More likely, it’s trying to get into the car to reach for something to eat after the driver failed to do the polite thing and roll down the window to offer the normally gentle giant a bite of biscuit.
Normally when giraffes attack it’s in one of two ways: a very violent kick that can easily kill a human if it lands just about anywhere on the torso, neck or head or by slamming their massive neck against the target. Watching two bull giraffes battle for territorial superiority by bashing each other with their necks like some massive, ungainly, spotted lightsaber duel is a sight to behold. Having a giraffe headbutt your car window even more so.
4 Rocket Racoon
If you live near Diamond Bar California and you used to own a pretty sweet white Ferrari that you liked cruising near Brea Canyon road at 2 am, odds are you also have a love for raccoons that outweighs your love of Italian sports cars. In fact, the imbalance of love for the random racoon may so overshadow the heart you have for the car that you’d be willing to swerve away from the racoon to save its life, even if that meant crashing through a guardrail and down an embankment with your six-figure automobile as you left pieces of it scattered in your wake.
According to ABC Eyewitness News 7 of Los Angeles, that’s exactly what happened here. The news report states “A driver totaled his Ferrari after swerving to avoid a raccoon on the freeway in Diamond Bar early Monday morning. California Highway Patrol officers received a call of a car down an embankment. When they interviewed the driver, he told them he was traveling northbound on the road when the raccoon crossed the highway and the driver swerved out of the way. He said he hit the guardrail and went down the embankment.
The driver was determined not to be under the influence of anything and he wasn't injured in the crash.” But, did they test the blood-alcohol level of the racoon?
3 Spider Woman
While a lot of these are really sad encounters where the fastest of reaction times wouldn’t have helped, in the case of our last entry the reaction time actually caused the collision. According to the Huffington Post “An Indiana woman leapt from a moving car on Friday after noticing a spider on her shoulder, authorities say. Angela Kipp, 35, was backing her Dodge Avenger out of her driveway in Syracuse when she spotted the arachnid, Kosciusko County Sheriff’s Department told news station 11 Alive. Kipp’s 9-year-old son moved from the back seat and tried to hit the brakes, but mistakenly pushed down the accelerator, sending the vehicle straight into a passing school bus.”
It’s unclear exactly how many spider or other creepy-crawly caused accidents happen on the roads of the world each year, most likely because the more mundane ones are sensational enough to broadcast and many involved are too embarrassed to tell anyone about them. But, something about tiny, mobile creatures just gives many motorists a serious case of the heebie-jeebies.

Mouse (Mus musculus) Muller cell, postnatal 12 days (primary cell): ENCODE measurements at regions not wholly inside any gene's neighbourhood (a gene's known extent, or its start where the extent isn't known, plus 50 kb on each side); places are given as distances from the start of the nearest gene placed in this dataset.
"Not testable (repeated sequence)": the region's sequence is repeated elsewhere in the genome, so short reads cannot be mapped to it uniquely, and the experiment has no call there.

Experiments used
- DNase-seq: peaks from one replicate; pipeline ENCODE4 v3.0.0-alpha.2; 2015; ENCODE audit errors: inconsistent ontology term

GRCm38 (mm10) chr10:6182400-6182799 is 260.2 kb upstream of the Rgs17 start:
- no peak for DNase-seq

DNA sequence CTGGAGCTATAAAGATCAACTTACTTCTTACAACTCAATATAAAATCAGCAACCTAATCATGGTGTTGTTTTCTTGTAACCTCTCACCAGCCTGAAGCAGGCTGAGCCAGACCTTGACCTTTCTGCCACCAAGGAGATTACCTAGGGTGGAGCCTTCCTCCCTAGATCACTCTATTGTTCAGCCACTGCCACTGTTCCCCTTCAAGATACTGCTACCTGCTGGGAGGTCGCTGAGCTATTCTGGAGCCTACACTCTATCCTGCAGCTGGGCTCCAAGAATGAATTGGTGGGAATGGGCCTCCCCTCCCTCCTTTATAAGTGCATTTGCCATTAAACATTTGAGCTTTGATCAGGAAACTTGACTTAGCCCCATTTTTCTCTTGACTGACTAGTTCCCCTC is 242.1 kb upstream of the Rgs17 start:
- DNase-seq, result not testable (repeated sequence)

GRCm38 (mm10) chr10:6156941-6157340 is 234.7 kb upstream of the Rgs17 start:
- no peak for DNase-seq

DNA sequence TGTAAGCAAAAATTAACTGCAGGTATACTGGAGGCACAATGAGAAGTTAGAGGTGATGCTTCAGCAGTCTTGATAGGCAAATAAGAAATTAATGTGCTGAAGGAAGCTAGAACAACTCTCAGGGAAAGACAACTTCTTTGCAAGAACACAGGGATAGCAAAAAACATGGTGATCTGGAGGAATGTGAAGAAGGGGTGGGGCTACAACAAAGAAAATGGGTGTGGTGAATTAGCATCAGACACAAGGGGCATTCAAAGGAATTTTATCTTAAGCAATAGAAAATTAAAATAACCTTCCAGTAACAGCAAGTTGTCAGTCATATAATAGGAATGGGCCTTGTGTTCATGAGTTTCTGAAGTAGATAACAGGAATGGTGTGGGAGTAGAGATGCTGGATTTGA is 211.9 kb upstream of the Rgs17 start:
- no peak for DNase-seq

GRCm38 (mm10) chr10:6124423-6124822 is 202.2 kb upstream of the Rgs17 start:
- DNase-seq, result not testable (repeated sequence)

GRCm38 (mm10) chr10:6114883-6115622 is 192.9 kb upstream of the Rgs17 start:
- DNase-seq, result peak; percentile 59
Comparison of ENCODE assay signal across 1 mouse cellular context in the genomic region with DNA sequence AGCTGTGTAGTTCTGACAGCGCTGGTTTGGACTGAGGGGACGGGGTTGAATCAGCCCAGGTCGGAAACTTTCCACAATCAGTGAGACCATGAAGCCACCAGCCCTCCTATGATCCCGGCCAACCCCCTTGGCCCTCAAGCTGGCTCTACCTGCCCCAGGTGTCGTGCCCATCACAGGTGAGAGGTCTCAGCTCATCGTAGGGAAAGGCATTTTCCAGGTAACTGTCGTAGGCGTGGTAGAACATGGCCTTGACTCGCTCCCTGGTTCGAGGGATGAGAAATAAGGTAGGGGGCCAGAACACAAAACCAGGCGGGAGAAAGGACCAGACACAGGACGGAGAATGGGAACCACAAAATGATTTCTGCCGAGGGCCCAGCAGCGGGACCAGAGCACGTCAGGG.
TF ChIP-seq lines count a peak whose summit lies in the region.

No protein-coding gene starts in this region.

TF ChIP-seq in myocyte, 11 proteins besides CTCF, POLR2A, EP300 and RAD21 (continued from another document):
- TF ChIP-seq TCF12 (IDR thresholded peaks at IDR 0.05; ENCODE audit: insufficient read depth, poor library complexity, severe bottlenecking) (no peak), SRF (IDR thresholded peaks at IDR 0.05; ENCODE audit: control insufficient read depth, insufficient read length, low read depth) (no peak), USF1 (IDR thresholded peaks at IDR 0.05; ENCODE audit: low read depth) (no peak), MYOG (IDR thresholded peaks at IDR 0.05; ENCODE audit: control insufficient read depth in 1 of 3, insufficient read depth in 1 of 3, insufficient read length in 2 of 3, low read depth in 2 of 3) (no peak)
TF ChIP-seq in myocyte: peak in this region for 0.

Anyone who’s ever experienced arachnophobia can relate, I’m sure. But, this is certainly a cautionary tale that teaches us to try and remain calm in moments of chaos, particularly when they involve animals, arachnids or kids.
2 Get a room!
Speaking of great one-upmanship opportunities, raise your hand if you’ve ever had two cows trying to make a third cow as they make their way into the traffic lane ahead. While this one occurred in Russia, the fact that the United States has nine million cows and 222 million drivers means the odds of you nailing a cow while it’s, well, you know… is pretty high if you live in a rural area. Unfortunately, unlike the deer, if you hit a cow it probably belongs to someone and the two of you get to hash out who pays for the car repair and who pays for the bent bovine.
In this particular case, despite the force of the vehicle and the mass of the cow (an average female cow weighs in at a whopping 1,600 lbs!) the car seemed to sustain minimal damage and the potential mother-to-be walked away from the scene in seemingly good shape – although probably a bit tender(ized). Since the damage from an accident multiplies exponentially with speed, it’s pretty easy to conclude that an impact with a cow at speeds over 40mph could result in serious damage, serious injury and a loss of over a thousand pounds of prime beef.
1 Camel In Tow?
Despite their crazy commercials of all the wild things they’ve paid claims for over the years, I’m not quite sure we’ve seen one where State Farm covers a camel through the roof. Odds are, this isn’t a very common occurrence in the areas known for deer damage. In fact, if you actually survive having your car’s roof torn off after a run in with a wayward camel, you probably will win the “one up” game when a friend starts talking about their latest run-in with a deer.
Now, hitting a deer does have some benefits, just think of all the free venison you could have (if you, a friend or a local butcher know how to properly render it). While stories of hunters packing their freezers full of deer meat are commonplace, the number of frozen packages of camel meat probably isn’t very high.
The weird thing about this in comparison to deer collisions is the terrain context: there probably aren’t too many camels leaping out of the woods onto the road in front of you. In fact, the top speed of a camel, combined with their less than dexterous gait, would seem to make them easily avoidable. So, maybe this driver was busy checking their cell phone for text messages and didn’t see the camel coming.
Sources: The Mirror, Huffington Post, ABC News